Tuesday, February 3, 2015

Asinine Cellulars

(A conversation overheard between a tree and a rock in a chaparral canyon in Los Angeles.)

“Did you ever hear the short story by Ursula LeGuin, The Direction of the Road? It’s about looming, about how trees learn how to loom up when animals or humans or cars approach.  Then the tree has to reverse its direction, diminishing its size as the creatures or vehicles move away again.”

     “Maybe, I think that I’ve heard the end of that story.  An oak tree had to loom up quickly as a speeding car approached.  At the last moment the car swerved crashing into the tree leaving it to remain in a forever-loomed position in the eyes of the driver and the passengers.”

“No, that was the end of the story?  I never heard the end.  It’s so sad.  No one expects me to loom forever.  One look at my root system clinging to these unstable rocks and they’d know that my days of looming are numbered.”

“Hey, shush.  Here comes a hiker with a big dog.  Hope he doesn’t pee on my chin.  I hate it when they do that.  I’m beginning to smell like a French urinal.”

“Sorry, buddy, he caught you fair and square.  How do you know about French urinals?”

“ I have a distant Italian cousin, he’s Carrera marble.  Hoity-toity, but he’s in my family, so I have to be nice.  One chunk of him was made into a urinal on a street corner in Paris, way back.  It’s still in use.  He mentioned the smell, but downplayed it because of the great secrets he could hear in the urinal.  Guys talk, you know, at the urinals.” 

“You rocks, you know everything.  Being the most advanced intelligence on earth must be trying for rocks at times.  Humans, still thinking that they are the smartest, even though their role is just to move you rocks around, hardly appreciate you.  And now the last many years with people so preoccupied with their cell phones, good thing rocks have intelligence and patience.”

“I’ve been meaning to ask you about those cell phones.  They do occupy so many folks these days, even kids.  They’re cellular, so they’re like you.  Alive, like trees, right?”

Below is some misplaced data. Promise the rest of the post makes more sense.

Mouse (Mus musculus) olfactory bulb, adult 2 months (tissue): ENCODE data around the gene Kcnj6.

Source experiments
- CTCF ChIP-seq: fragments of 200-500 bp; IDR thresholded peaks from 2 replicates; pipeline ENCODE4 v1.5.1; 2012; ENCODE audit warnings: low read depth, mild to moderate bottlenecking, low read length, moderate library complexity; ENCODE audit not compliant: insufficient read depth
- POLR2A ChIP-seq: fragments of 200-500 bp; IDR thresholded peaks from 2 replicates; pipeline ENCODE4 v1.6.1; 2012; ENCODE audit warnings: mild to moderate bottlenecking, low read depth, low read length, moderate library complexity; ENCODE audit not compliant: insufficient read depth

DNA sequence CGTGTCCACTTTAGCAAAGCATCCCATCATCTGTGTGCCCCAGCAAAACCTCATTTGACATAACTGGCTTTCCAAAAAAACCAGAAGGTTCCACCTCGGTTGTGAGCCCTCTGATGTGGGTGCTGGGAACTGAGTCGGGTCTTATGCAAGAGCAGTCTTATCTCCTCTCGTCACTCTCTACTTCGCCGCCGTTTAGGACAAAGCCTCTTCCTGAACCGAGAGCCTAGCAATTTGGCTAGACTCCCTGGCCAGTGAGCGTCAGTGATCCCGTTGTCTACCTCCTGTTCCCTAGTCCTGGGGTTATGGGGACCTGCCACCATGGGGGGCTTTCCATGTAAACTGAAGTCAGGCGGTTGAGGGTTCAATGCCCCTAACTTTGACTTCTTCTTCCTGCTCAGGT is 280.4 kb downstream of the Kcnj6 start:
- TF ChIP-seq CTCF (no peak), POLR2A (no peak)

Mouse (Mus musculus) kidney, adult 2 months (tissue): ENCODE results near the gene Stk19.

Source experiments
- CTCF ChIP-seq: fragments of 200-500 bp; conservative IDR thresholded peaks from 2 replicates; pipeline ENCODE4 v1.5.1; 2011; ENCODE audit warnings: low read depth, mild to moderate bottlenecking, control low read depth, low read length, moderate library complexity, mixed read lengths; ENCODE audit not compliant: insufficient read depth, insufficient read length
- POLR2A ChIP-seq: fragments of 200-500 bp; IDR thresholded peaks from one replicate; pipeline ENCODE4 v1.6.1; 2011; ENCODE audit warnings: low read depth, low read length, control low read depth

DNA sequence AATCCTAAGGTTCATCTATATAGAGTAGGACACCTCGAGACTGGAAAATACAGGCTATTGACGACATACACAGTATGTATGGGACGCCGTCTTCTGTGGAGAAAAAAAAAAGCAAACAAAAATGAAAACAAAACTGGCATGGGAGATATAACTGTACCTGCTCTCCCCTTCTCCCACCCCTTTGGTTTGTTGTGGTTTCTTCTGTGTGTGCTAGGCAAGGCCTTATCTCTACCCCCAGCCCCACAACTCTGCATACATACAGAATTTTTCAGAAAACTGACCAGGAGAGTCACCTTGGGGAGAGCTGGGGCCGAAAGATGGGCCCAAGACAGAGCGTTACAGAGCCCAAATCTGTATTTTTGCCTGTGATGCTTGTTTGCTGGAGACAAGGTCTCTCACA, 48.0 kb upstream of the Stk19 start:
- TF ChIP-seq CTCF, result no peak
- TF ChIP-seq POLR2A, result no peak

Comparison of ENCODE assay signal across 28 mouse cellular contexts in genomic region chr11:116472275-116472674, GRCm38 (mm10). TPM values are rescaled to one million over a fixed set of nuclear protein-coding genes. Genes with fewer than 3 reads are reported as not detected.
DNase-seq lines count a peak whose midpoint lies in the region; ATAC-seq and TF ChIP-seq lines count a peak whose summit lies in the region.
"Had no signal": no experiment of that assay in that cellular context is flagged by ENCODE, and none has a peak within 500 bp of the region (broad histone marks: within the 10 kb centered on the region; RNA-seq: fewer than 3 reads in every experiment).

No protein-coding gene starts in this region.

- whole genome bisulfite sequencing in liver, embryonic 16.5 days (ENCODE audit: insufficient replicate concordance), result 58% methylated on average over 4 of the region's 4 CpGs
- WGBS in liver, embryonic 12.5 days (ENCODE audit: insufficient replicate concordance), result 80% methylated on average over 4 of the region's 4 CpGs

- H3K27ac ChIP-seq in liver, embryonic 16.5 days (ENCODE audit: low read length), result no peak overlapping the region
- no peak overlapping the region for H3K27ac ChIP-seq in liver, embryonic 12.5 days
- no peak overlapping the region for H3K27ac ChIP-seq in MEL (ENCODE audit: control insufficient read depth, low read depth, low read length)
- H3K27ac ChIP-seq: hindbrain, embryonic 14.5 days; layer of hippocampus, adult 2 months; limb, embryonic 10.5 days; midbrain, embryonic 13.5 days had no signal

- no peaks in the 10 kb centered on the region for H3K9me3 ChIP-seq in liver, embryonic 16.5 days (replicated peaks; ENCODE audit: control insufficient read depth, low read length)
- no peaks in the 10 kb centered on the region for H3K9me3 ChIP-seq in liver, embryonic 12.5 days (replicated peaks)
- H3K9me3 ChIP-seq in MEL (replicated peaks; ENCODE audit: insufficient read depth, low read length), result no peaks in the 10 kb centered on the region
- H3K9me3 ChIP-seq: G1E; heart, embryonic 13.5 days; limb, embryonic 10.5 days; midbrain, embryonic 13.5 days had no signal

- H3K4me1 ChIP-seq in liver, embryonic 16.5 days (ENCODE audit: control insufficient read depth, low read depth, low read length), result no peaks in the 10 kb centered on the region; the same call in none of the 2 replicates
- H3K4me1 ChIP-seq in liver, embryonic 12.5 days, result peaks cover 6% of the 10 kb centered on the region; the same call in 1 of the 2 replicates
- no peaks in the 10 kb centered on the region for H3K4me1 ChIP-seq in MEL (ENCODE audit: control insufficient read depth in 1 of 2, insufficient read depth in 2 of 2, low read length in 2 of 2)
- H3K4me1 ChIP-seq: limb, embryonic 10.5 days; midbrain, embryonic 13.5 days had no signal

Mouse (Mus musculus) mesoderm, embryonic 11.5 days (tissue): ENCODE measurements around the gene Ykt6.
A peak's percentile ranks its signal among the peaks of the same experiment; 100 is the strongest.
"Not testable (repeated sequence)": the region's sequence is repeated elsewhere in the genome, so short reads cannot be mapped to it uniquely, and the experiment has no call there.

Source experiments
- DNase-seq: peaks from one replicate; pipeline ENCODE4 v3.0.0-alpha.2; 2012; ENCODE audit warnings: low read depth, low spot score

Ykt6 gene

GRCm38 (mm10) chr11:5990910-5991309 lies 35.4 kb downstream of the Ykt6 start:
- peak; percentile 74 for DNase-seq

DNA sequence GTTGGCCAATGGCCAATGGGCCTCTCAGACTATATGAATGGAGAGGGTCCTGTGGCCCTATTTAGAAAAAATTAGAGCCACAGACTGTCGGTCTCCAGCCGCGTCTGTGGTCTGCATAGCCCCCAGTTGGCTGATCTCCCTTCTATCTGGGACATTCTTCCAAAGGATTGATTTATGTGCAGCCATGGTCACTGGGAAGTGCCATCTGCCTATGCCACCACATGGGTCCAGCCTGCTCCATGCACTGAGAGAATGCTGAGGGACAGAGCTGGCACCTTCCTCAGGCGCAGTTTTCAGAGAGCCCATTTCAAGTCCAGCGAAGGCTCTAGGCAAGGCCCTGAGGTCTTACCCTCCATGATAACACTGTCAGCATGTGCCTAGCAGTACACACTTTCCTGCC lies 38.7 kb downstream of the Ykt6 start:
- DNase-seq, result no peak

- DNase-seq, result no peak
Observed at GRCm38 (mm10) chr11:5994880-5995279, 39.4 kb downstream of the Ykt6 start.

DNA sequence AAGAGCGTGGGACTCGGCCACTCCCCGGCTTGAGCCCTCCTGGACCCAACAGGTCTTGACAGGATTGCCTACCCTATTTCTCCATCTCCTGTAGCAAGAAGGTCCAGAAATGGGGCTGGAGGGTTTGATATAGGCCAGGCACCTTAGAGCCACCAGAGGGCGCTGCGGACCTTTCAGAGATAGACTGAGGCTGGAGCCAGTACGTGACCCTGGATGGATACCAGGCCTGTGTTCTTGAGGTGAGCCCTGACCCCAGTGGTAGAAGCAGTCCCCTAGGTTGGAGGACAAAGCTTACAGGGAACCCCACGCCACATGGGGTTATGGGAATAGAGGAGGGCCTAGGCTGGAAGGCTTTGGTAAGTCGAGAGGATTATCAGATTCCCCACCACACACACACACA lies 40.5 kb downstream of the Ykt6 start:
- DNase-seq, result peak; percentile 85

“Cellular…  Yeah, I hadn’t thought about that connection.  Maybe humans are evolving.  Could they be storing their brain cells in their cell phones?”

“You have a solid idea there.  For a tree, you’re quite savvy.  Those scientists from that place down the canyon, Jet Propulsion Laboratories, maybe they came up with the idea.  They began carrying those phones first.  Brainy folks.  You were younger then, but do you remember when us rocks had those folks fly to the moon and bring back our relatives, the moon rocks, so that we could meet them?  Potentially the endeavor of designing those complex engines enlarged their brains so much, that they had to start storing their extra mental cells somewhere.”

“Shush again.  I can see some more hikers coming up the trail.  One of them is ahead of the other by about 40 feet.”

“Hello, Joe, I don’t know about you, but I’m getting winded.  We could keep going just a little ways.  We’re almost at that precariously balanced tree and the rock with the Jimmy Durante nose.  How about we go to the next bench. (A pause.)  O.K. Good.  You got water?  I forgot mine.  See you soon.”

“Hey tree, are thinking what I’m thinking?  Those passing guys were talking to each other on their cell phones even though they were within voice range.  I see this occasionally now and I am beginning to understand that this is evolution at work.  The humans are loosing the capacity to talk to each other or even think in their heads, so they have to talk to their brain in the phone and the brains talk to each other.”

“That explains the selfies, too.  Humans must be loosing their eyesight, so they are taking photos of themselves.  Then they won’t forget what they look like. Their images will be stored in their cellular brain.”

“Hmmm.  That teenager, who said, ‘Oh you, asinine cell phone,’ didn’t mean that his cell phone was stupid.  I think we misunderstood the meaning.  Cell phones are smart.  He must have meant that his cellular phone was the kind that fit in the back pocket.  An asinine cellular.”

“Asinine.  Right.”

Post Script:
The engineers, Douglas H. Ring and W. Rae Young at Bell Labs, selected the word cellular, as in cellular phone.  They had made a diagram of a network of wireless phone towers.  They chose the term cellular to describe its appearance when each tower’s coverage map took the shape of a biological cell.

Credit to Ursula Le Guin for her looming idea and to another anonymous author of a short story (whose name I can’t remember) about rocks being the most intelligent life on earth.

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